Tuesday, May 22, 2012

A grateful presentation

From a Private Ceremony (see blog May 10) to May 12.  Permission received
from Mike to share his presentation with everyone!  (He just didn't want to
be on TV!)

Chapter 2
Mike, Jim and Joe.  Three men very dear to my heart.  Mike, Vietnam Veteran
who finally decided to accept a QOV.  Jim, the Dr. that Mike credits for
saving many lives during the Vietnam War.  Joe a dental surgeon and Korean
War Veteran and one of Mikes best friends.

When I got to the house, Mike informed everyone he had been on the verge of
throwing up all day in anticipation of his QOV.  I mentioned I thought he
had been on the verge for the past 3 months.  There were times I thought
perhaps it had been a bad idea to encourage Mike to accept his QOV.  He DID
a lot of suffering and soul searching before he finally gained his
"personal freedom".

The presentations to Jim and Joe were tough, but I held it together and did
a pretty good job.  When it came to Mike all bets were off.  All I could do
was to hug him and cry.  It meant so much to him and he struggled for so
long to reconcile a lot of events during Vietnam.  He said, "I want you to
know this quilt has been life changing for me".    It has been life
changing for me too.

It would be enough to say all are happy - but, Mike has requested a QOV for
a close friend of his that is still struggling with the effects of
Vietnam.  Susan Gordon, GA Regional Coordinator will be sharing the rest of
Mikes story - for the request is now in her hands.  I look forward to the
next chapter in this wonderful story of healing and inner peace.

Submitted by Sharon L

1 comment:

  1. An open (and different) letter to QOV:

    For many persons serving in our military, and for whatever reason(s), once away from military service one just looks, feels and reacts differently than do persons that were never in the military. In some cases, this leads to a ruined or a wasted life. In other cases, this may lead to compulsion and a never-ending drive to "prove" something. Of course, this all depends on what one did while in the military....and most veterans do not want to (or will ever) discuss their military experiences. That is to say--older veterans do not. Younger ones are "still with the moment," and may discuss some (but not all) events.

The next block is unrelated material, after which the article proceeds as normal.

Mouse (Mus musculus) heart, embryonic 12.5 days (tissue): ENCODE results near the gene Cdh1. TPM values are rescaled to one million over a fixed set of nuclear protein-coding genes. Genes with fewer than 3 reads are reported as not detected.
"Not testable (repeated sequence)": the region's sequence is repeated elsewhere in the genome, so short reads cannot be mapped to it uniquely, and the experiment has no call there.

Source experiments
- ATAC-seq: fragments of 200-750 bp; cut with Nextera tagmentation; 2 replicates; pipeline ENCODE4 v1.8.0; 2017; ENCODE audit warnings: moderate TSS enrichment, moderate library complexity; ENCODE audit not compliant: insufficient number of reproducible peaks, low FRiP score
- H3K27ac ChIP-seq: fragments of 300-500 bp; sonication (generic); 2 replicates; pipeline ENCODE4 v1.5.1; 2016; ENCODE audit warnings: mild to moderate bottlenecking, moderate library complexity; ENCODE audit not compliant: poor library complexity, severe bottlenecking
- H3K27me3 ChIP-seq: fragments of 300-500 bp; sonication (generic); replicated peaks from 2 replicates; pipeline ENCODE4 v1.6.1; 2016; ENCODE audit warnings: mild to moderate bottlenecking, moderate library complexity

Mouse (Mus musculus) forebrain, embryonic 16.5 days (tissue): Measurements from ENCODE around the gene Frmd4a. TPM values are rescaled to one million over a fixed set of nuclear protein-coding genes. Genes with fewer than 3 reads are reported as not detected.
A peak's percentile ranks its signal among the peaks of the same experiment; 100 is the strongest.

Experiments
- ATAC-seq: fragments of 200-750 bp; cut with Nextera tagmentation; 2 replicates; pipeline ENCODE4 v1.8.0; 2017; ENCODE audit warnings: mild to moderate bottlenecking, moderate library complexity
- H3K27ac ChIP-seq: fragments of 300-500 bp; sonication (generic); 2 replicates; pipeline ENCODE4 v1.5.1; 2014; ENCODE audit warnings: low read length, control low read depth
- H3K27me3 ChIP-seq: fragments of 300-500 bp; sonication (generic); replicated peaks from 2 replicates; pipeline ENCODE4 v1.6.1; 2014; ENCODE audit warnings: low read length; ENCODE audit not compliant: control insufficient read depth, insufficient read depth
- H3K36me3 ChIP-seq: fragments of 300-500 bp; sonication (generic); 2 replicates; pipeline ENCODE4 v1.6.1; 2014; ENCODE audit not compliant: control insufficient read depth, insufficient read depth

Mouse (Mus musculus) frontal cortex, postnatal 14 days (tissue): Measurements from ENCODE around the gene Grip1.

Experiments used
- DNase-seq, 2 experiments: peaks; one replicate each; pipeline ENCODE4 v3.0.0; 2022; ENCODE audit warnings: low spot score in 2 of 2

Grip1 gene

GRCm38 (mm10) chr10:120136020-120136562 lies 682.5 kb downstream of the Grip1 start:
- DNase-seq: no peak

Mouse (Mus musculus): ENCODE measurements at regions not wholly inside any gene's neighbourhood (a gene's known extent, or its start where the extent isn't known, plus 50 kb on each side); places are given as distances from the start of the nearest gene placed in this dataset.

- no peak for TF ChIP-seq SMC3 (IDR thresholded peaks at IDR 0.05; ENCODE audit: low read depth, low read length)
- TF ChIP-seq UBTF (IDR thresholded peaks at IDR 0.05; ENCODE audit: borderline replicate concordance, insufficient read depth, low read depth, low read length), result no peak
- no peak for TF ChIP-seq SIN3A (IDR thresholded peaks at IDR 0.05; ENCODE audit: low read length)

For me, as an older veteran of Vietnam, I was one of the lucky ones. At least I thought I was. Once done with my military service, and after losing my second wife to divorce, I found a good counselor and personally paid for sessions (too many to count) in order to feel like I was OK. I found out that I was not over Vietnam in any way-shape-or-form. Healing was not easy, and took time.

    Interestingly, I have thought recently that I was "over" everything, was beginning to forget faces, names and events........then, along came a person that asked me if I would accept a Quilt of Valor. Immediately, all of the visions, night sweats and flashbacks returned. It was like nothing ever happened--and I was back, way back in time. I could not deal with it. So, I rejected even the thought of the QOV. I subsequently rejected it on numerous (other) occasions. Why, I was asked???

    Ever have a migraine that would not go away? Ever feel as though you were just NOT good enough? Ever wonder "what might have been--if....?" Ever think that while gone oversees--the civilized world had gone crazy? Ever experience someone (like a civilian) chastising you for (just) doing your job (when in the military)? Ever been called a "baby killer?" Ever been wounded physically, or mentally? After serving your country--do you remember when our President allowed all draft dodgers to re-enter the USA like nothing ever happened [I threw away all of my military medals, old uniforms and records, as this made my time in Vietnam worthless.]? These are examples of challenges that our Vietnam veterans (including myself) needed to resolve. Some did, others did not. Let's face it--no one does.......I found that out when asked to receive a QOV.

    So......I discussed things at length with other veterans, I thought about everything long and hard [even to the point of smelling the odors, feeling the humidity and feeling dirty like I was in Vietnam] , I talked to my wife about what it might represent to my kids and (finally) I thought about what it might do for me. I accepted one. Nothing has been the same. For some reason, I feel less like a "stepped-on" person, who needed to justify his very existence....and more like ME [just ME].

    Thank you for the QOV. I have an idea that it will become more important to me as time passes.....